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What's the intuition or reasoning behind this?

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- Thread starter yosimba2000
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- #1

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What's the intuition or reasoning behind this?

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Chestermiller

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Chet

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I have found a similar explanation on this video which may give you a better understanding of what I'm asking. This is at time 1:50.

Sorry, the explanation still isn't working for me!

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Chestermiller

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[tex]\vec{V}=v(r)\vec{i}_z[/tex]

where ##\vec{i}_z## is the unit vector in the axial direction. This relationship satisfies the continuity equation exactly and, if you substitute it into the z component of the momentum equation in cylindrical coordinates, you end up with your professor's equation. The right hand side of this equation is independent of z. That means that dp/dz is independent of z. Right now, I don't see how to prove that dp/dz is not a function of r, but I'll think about it. I know that it is.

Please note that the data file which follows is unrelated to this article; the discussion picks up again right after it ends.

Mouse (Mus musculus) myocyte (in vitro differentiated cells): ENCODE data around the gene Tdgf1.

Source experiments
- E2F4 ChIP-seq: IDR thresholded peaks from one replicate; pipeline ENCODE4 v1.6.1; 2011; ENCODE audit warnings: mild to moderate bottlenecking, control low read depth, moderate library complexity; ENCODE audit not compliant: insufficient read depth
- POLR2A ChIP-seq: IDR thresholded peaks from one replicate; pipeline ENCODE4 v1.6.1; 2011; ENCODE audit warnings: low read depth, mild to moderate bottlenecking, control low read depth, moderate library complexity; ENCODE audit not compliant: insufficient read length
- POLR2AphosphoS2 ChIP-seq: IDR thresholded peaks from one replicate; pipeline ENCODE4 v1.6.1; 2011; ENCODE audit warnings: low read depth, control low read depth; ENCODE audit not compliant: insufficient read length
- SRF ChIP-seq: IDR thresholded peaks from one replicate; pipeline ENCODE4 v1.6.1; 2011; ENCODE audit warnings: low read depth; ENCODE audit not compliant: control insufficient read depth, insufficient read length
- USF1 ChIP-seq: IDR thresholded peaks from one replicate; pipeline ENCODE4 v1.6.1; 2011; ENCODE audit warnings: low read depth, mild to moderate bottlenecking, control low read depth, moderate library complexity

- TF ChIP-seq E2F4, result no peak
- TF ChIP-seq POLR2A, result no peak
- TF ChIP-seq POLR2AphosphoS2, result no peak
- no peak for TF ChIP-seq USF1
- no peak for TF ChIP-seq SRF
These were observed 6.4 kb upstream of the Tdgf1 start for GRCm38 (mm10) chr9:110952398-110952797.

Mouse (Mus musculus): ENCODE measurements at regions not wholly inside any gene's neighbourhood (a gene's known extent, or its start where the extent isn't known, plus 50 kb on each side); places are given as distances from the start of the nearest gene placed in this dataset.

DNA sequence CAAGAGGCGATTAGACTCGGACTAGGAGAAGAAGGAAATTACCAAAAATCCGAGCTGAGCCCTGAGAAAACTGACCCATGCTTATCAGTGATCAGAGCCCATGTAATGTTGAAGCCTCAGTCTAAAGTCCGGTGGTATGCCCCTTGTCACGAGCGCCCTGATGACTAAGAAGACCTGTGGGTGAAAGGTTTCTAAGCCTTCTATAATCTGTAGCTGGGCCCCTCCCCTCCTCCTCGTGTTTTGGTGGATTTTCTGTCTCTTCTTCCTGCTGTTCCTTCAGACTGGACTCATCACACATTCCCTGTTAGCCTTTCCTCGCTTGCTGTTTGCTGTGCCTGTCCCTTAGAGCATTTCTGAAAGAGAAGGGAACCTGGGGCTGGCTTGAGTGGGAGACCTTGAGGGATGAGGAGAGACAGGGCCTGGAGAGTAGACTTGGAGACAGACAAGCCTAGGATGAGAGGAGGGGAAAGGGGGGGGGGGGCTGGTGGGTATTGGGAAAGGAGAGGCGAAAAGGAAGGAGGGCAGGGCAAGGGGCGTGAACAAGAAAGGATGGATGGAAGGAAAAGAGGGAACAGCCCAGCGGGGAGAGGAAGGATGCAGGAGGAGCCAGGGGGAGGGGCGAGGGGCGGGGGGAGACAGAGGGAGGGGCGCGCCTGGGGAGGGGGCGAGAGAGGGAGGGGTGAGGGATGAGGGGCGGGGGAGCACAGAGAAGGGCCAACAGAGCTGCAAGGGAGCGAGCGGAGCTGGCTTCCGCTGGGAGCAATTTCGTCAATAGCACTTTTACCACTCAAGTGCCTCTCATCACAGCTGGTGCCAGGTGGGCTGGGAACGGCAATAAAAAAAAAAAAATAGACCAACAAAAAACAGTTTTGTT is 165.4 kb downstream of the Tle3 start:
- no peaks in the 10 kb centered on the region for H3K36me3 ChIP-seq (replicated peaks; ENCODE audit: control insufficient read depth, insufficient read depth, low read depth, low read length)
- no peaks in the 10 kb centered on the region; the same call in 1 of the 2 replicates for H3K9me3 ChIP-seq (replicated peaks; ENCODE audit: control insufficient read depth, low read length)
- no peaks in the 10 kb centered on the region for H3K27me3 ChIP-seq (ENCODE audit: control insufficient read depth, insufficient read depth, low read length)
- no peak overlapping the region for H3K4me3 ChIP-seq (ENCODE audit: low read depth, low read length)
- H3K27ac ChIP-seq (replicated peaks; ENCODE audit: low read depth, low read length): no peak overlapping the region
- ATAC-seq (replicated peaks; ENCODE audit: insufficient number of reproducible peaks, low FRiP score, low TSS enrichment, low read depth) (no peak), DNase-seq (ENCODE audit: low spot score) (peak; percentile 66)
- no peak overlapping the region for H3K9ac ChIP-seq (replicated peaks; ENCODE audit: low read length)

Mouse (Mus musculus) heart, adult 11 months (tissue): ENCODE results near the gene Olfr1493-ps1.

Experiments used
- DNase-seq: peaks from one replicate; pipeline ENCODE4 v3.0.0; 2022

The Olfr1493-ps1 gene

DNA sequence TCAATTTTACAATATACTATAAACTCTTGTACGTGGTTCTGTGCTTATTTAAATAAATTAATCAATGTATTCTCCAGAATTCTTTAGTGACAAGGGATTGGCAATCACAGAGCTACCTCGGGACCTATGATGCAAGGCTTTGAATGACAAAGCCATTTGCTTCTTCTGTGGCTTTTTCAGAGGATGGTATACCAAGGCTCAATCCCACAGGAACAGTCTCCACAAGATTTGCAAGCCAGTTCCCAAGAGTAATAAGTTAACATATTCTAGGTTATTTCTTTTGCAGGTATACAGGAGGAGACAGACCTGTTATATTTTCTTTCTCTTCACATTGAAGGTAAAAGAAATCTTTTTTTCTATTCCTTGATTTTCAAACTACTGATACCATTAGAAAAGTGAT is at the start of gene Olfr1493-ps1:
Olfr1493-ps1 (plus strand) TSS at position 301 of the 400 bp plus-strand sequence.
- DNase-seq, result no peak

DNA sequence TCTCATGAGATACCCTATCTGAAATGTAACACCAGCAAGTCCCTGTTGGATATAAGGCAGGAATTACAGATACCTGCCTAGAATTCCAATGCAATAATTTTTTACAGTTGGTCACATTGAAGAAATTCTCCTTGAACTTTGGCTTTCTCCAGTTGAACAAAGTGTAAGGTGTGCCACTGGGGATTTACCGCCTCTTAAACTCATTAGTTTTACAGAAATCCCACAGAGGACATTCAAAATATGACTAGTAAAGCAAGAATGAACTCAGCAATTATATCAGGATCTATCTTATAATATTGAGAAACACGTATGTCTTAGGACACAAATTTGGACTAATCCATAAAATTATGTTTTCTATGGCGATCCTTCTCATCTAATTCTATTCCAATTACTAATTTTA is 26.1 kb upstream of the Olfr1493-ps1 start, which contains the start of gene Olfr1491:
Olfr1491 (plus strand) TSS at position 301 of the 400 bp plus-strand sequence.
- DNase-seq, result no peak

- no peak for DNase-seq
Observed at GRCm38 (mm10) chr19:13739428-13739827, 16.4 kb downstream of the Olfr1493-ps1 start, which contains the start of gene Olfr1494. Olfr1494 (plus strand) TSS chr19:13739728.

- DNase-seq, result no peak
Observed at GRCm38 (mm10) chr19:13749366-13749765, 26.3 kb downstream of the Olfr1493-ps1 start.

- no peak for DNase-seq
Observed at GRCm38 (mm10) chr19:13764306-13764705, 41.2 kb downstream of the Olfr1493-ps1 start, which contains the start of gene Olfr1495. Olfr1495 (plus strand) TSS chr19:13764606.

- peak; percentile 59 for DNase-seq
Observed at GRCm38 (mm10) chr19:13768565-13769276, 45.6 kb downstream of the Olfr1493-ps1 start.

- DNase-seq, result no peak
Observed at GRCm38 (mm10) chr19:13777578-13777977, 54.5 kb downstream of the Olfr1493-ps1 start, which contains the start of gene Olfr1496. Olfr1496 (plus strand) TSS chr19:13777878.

Chet

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Chestermiller

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Chet

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I do agree with all the equations in the video and what you've posted, but here's my real question:

I'm curious as to why, at time 1:50 in the video, a function of Z only being equal to a function of R only means that both of them have to be constants for this to be true. It doesn't haveWhat is the logic behind this?

- #7

Chestermiller

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If f(r) = g(z), give me a specific example of a case in which f and g are not constants.

I do agree with all the equations in the video and what you've posted, but here's my real question:

I'm curious as to why, at time 1:50 in the video, a function of Z only being equal to a function of R only means that both of them have to be constants for this to be true. It doesn't haveWhat is the logic behind this?

Chet

- #8

pasmith

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What's the intuition or reasoning behind this?

Start with: [tex]

\frac{\partial p}{\partial z} = f(r).

[/tex] Using the given information, [tex]

\frac{\partial f}{\partial r} = \frac{\partial}{\partial r}\left(\frac{\partial p}{\partial z}\right) = 0[/tex] and [tex]

\frac{\partial}{\partial z}\left(\frac{\partial p}{\partial z}\right) =\frac{\partial f}{\partial z} = 0.[/tex] Hence [itex]f(r) = \frac{\partial p}{\partial z}[/itex] is constant.

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